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RE: Key results and recommendations from Face to Face

From: Gregg Vanderheiden <gv@trace.wisc.edu>
Date: Sat, 26 Mar 2005 00:45:10 -0600
To: <jasonw@ariel.its.unimelb.edu.au>
Cc: "'John M Slatin'" <john_slatin@austin.utexas.edu>, "'Al Gilman'" <Alfred.S.Gilman@IEEE.org>, <w3c-wai-gl@w3.org>
Message-Id: <20050326064503.E947C60C15D@m18.spamarrest.com>

Hi Jason,

More confused now.

    The discussion below starts with assuming that we require something that
can't be done.  Then define a technique in the techniques doc to do it.  But
it still can't be done yet because User Agents don't support the technique.
But because there is nothing else - this is the only way to do it so it is

    I'm sure I did this wrong but that is what I got.   

Let me explain some things and see if it helps focus the discussion.

    First - we can't put something in guidelines that can't be done.  But
perhaps you mean it can be done with one technology but not another. So lets
work with that.  

    If it can't be done with this "second" technology - then the way to
advocate for it would be in papers or other standards. Or working with user
agent manufacturers.  We shouldn't put something in the techniques doc as
required if it can't already be done.   

    If we did put something in techniques that isn't already a standard, it
would be advisory.  Because the techniques cannot make something 'the
standard way'.   It can only list it as a suggestion.  And the guidelines do
not require that you follow the techniques.  the techniques help you
understand what the guidelines require and give you some techniques for
doing it.  It cannot require any technique be used.  If there is only one
way that satisfies the guideline (SC) then the techniques doc can inform
authors of it.  But it cannot require it.  And if there is another technique
that is not in the techniques doc that would satisfy the SC then it still
would satisfy the SC even if it is not in the techniques doc.  That is - the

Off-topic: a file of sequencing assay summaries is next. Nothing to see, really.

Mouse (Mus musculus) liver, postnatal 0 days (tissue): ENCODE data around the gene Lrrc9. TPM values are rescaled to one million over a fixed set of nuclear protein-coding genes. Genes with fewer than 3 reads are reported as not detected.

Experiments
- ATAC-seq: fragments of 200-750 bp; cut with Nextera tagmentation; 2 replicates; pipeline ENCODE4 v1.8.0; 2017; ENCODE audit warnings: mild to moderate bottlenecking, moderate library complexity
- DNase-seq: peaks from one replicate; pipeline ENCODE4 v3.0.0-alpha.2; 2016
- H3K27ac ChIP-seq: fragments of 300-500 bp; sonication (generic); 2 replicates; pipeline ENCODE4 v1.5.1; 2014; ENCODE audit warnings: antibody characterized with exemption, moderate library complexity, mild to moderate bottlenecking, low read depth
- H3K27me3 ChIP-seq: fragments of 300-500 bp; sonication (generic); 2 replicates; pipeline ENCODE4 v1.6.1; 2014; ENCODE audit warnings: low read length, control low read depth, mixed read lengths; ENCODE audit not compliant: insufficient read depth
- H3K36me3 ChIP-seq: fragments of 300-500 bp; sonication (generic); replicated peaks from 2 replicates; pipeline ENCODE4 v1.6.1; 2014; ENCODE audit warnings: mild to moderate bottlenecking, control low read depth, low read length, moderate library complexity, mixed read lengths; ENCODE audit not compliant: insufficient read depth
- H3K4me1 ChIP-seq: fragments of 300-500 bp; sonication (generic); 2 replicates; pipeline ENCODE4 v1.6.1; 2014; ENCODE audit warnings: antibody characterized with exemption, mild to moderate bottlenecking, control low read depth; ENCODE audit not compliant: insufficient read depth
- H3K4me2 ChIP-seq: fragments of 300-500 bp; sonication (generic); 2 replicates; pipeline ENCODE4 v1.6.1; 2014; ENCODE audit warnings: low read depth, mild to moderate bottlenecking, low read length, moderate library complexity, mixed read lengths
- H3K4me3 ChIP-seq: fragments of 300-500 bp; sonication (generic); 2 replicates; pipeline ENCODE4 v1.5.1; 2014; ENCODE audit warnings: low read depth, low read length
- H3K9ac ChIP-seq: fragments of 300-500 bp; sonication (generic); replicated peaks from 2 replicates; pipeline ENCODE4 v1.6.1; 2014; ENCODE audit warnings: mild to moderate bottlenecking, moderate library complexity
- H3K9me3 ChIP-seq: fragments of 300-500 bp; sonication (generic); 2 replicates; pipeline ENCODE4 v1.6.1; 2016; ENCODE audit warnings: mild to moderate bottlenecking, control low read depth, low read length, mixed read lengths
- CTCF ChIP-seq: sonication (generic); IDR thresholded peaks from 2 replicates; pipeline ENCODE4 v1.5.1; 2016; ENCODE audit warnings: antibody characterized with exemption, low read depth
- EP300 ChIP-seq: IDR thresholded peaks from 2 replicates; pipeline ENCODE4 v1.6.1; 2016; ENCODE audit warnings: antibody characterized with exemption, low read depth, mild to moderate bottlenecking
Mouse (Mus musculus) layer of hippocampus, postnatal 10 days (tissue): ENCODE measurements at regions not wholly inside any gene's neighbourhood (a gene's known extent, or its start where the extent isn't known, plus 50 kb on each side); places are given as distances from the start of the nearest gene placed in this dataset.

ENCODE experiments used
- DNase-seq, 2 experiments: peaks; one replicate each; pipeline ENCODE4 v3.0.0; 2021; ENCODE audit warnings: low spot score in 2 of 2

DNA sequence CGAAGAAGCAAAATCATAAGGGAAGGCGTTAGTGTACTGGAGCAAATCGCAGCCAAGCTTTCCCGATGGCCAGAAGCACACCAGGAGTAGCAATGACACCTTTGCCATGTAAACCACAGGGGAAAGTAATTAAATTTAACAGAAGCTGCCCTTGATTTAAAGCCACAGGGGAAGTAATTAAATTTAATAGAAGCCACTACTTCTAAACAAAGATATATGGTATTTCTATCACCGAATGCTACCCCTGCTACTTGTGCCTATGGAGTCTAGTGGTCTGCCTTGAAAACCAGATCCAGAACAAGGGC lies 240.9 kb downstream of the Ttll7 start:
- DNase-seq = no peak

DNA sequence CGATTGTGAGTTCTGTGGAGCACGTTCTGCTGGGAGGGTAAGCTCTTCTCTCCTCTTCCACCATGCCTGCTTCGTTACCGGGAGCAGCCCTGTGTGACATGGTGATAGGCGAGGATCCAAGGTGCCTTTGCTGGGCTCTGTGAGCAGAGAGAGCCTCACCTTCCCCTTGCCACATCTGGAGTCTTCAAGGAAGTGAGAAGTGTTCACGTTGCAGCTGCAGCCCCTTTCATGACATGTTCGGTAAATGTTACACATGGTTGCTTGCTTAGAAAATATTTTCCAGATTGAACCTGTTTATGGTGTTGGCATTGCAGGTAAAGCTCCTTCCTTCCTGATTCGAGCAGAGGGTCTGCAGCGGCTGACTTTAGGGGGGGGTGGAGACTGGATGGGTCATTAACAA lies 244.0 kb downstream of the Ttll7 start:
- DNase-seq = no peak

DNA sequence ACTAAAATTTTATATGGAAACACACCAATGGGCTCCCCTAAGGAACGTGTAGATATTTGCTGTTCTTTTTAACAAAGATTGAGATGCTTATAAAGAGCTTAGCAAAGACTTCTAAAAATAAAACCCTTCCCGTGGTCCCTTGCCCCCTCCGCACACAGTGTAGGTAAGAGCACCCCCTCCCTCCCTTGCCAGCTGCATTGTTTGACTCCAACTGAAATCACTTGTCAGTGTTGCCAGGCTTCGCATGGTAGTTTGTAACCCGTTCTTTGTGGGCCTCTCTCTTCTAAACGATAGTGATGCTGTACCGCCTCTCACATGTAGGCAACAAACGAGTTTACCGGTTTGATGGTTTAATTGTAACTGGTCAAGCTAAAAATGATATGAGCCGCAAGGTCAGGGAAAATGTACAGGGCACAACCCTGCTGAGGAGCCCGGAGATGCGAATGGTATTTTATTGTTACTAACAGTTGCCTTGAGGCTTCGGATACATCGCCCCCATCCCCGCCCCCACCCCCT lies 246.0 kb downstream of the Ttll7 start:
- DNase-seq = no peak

techniques doc can neither make something 'required' by including it or make
it not acceptable by omitting it. 

   Does this make sense now?

   Do you see a hole I don't see?



 -- ------------------------------ 
Gregg C Vanderheiden Ph.D. 
Professor - Ind. Engr. & BioMed Engr.
Director - Trace R & D Center 
University of Wisconsin-Madison 

-----Original Message-----
From: w3c-wai-gl-request@w3.org [mailto:w3c-wai-gl-request@w3.org] On Behalf
Of Jason White
Sent: Friday, March 25, 2005 6:39 PM
To: Gregg Vanderheiden
Cc: 'John M Slatin'; 'Al Gilman'; w3c-wai-gl@w3.org
Subject: RE: Key results and recommendations from Face to Face

Gregg Vanderheiden writes:
 > Hi Jason,
 >  I still don't follow your thoughts.   Help me here.
 >   If there are several acceptable methods then there are several
 > methods. 
 >   If there is only one - then there is only one.
 >   What is in the techniques doc does not change that fact.   Being in the
 > techniques doc may make one approach more known.   And it may give the
 > of the technique more evidence that it is a good technique.  And it may
 > used more.  (is that what you mean by de-facto standard?).   But it does
 > make it normative.  And it does not require the user to use it to

Perhaps an example would help to clarify the distinctions. Suppose we
decided that we wanted a means of distinguishing "layout" tables in HTML
from genuine data tables. The HTML spec doesn't provide for this, and in
order to be practically useful the chosen technique would have to be adopted
by authors and authoring tools. It would also have to be recognized by user
agents and assistive technologies.

What is needed, then, is an agreed upon technique that content and software
developers could implement, each under the expectation that the other
parties would support it. The question, then, is how this technique would be
chosen, given that there are various ways (consistently with the HTML spec)
of glossing the semantics of table markup.

Now if WCAG techniques were to step in at this point and recommend one usage
as the norm, then we would be trying to set a standard in the techniques
rather than recording established facts, with the expectation that software
and content developers would follow what was in the techniques. Of course it
might be argued that the techniques would just be making one of these
methods better known; but the problem is that there aren't really, in this
case, two or more acceptable methods; the technique will only work if it's
adopted by tool and user agent developers. Having an agreed upon technique
is almost more important than what the technique is. The issue I understood
Al to be raising is how these issues would be settled at the
technology-specific level if WCAG didn't provide normative requirements at
this level. Such a problem is distinct from the so-called "baseline" issue,
but it does raise important questions.
Received on Saturday, 26 March 2005 06:45:06 UTC

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